Recently I completed my first year provisional PhD proposal—and I nailed it (if I can be so bold to toot my own horn). I am still awaiting the call from Ted Talks. My primary goal was to give a presentation that was not the stock-standard boring academic droll. Unfortunately, my unicorn slide didn’t go down too well with my supervisors. Yet, despite ditching a few of the creative slides (and hilariously witty lines), it turns out I still achieved my goal, even if for different reasons.
The audience were listening, they seemed interested to see where I would take this, but mostly they were confused. My topic is seen by some as a little unconventional for a mainstream academic economic faculty: intention, synchronicity, ancestral landscapes…and business. During my presentation, one of the faculty lecturers leaned in and whispered: “I’m surprised they let this through in the business school!” This made my day. Far from shying away from the sceptical and baffled looks around the room, I revelled in the fact that this crazy talk indeed had been given the green light.
That our business school is open to such alternative worldviews is a great progression. And we owe a lot to our predecessors who have lead the way, fighting for Indigenous worldviews, spirituality, and alternative economies to be seen as valid forms of research and practice. Within our own Business School, we have fantastic scholars who have had to eke out their own ground and create space for a Māori voice. They have laid our path and our KIN group is testament to the rise of the recognition of Indigenous economies within the academic institution. Not to mention the wealth of work that has been carried out in other fields such as education and anthropology from which we borrow many of the constructs.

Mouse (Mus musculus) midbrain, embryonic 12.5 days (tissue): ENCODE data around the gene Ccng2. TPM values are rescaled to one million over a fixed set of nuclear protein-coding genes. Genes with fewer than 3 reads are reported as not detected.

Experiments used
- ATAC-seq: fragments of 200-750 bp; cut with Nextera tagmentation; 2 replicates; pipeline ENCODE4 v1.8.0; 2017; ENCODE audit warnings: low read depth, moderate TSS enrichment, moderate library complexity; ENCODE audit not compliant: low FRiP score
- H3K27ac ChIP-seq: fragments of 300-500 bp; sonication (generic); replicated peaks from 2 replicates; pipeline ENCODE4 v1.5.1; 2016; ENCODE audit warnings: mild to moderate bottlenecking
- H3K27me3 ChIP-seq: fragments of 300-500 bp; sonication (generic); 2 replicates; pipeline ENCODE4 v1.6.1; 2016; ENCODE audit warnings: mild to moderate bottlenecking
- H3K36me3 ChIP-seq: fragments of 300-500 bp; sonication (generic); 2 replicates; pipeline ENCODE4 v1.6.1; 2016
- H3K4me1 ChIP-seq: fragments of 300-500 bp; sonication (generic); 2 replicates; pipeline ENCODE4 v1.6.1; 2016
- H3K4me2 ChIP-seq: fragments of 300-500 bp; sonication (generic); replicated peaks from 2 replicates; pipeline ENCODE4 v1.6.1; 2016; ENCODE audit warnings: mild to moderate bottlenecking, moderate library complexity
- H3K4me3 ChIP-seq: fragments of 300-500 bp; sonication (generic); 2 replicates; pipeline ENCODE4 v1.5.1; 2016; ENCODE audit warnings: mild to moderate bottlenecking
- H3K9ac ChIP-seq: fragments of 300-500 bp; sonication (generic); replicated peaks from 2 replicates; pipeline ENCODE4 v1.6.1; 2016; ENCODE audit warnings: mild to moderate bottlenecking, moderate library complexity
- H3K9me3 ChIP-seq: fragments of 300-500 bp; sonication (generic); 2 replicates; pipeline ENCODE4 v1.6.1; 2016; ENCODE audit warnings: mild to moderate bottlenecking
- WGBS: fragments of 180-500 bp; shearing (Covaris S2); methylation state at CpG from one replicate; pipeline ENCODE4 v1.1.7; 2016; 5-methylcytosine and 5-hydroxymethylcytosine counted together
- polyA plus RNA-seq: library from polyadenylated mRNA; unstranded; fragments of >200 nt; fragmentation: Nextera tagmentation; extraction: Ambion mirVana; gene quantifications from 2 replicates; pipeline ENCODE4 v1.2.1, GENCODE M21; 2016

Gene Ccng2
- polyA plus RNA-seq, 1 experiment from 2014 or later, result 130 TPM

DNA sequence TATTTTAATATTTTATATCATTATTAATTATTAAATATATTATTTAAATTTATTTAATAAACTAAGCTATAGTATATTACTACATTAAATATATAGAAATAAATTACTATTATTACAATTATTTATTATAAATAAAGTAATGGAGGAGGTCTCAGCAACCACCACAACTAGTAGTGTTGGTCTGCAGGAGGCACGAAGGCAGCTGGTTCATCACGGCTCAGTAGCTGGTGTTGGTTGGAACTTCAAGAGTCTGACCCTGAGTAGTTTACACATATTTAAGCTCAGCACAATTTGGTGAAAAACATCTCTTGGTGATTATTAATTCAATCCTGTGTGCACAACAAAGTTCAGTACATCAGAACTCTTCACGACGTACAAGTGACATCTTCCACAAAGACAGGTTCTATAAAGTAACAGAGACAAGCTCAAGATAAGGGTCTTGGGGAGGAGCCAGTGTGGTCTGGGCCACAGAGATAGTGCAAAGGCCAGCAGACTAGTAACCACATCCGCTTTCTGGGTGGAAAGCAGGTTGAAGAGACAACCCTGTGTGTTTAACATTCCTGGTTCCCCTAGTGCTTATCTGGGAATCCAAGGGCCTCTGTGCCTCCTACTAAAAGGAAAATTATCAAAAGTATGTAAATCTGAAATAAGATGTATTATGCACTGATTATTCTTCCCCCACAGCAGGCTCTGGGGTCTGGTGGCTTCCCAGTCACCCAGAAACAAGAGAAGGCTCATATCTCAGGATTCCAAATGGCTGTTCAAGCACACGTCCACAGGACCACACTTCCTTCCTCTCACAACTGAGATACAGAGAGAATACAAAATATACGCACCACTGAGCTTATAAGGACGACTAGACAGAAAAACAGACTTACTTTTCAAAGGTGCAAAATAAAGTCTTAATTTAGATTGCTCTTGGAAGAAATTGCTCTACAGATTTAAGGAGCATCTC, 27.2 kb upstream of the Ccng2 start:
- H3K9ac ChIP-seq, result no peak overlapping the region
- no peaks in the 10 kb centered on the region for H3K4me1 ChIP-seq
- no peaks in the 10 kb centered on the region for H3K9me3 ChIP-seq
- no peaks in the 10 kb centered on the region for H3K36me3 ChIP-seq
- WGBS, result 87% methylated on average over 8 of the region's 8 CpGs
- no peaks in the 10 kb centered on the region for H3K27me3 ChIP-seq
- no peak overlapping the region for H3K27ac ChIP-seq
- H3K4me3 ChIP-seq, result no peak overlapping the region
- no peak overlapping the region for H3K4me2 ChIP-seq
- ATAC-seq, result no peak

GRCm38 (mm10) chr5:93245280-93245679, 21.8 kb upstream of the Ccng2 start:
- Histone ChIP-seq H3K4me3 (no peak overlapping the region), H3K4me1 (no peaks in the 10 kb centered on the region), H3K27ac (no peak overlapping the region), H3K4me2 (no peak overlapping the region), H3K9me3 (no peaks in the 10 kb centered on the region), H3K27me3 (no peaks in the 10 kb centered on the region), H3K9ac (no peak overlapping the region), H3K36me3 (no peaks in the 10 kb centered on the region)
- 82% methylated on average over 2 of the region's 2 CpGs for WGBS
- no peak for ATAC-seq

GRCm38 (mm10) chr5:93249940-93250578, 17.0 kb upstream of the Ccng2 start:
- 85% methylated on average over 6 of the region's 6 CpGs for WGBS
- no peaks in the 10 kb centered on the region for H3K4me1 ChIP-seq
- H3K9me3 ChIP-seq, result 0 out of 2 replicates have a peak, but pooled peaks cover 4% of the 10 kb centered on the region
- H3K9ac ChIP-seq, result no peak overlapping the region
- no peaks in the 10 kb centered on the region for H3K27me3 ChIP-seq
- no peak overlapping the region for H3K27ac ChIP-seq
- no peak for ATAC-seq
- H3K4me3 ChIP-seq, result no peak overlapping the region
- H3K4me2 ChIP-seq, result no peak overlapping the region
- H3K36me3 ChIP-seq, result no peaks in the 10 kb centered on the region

The other group I owe a lot to, is that of my KIN whānau, the up and coming academics who are following in the footsteps of those who came before. At my presentation, the room was full of friendly faces smiling back at me (and not just because I told them too). I felt the aroha, whanaungatanga, manaakitanga from a readymade rent-a-crowd who have my back. And what’s more—they seem to understand what it is I say I am doing…
To summarise, each tangata as a product of whānau, whakapapa, and whenua; a manifestation of peoples’ involvement, both present and past, over time. It is the will of my tūpuna that has chosen my path; it is the will of those who came before that paved the way; it is the will of my current cohort that we progress as whānau; and it is our will that brings the future into being.
Whakapapa is the life-blood of all people; both literally and metaphorically. Knowledge of who we are because of those we come from gives us history, identity, and connections to people, lands and Gods. Through whakapapa, the unbroken chain of past, present and future becomes visible and real. While the tapestry of self is unique to each new expression of whakapapa, it nonetheless owes part of its shades and hues to those who wove its beginnings. (Lily George, 2010, pp. 243–244)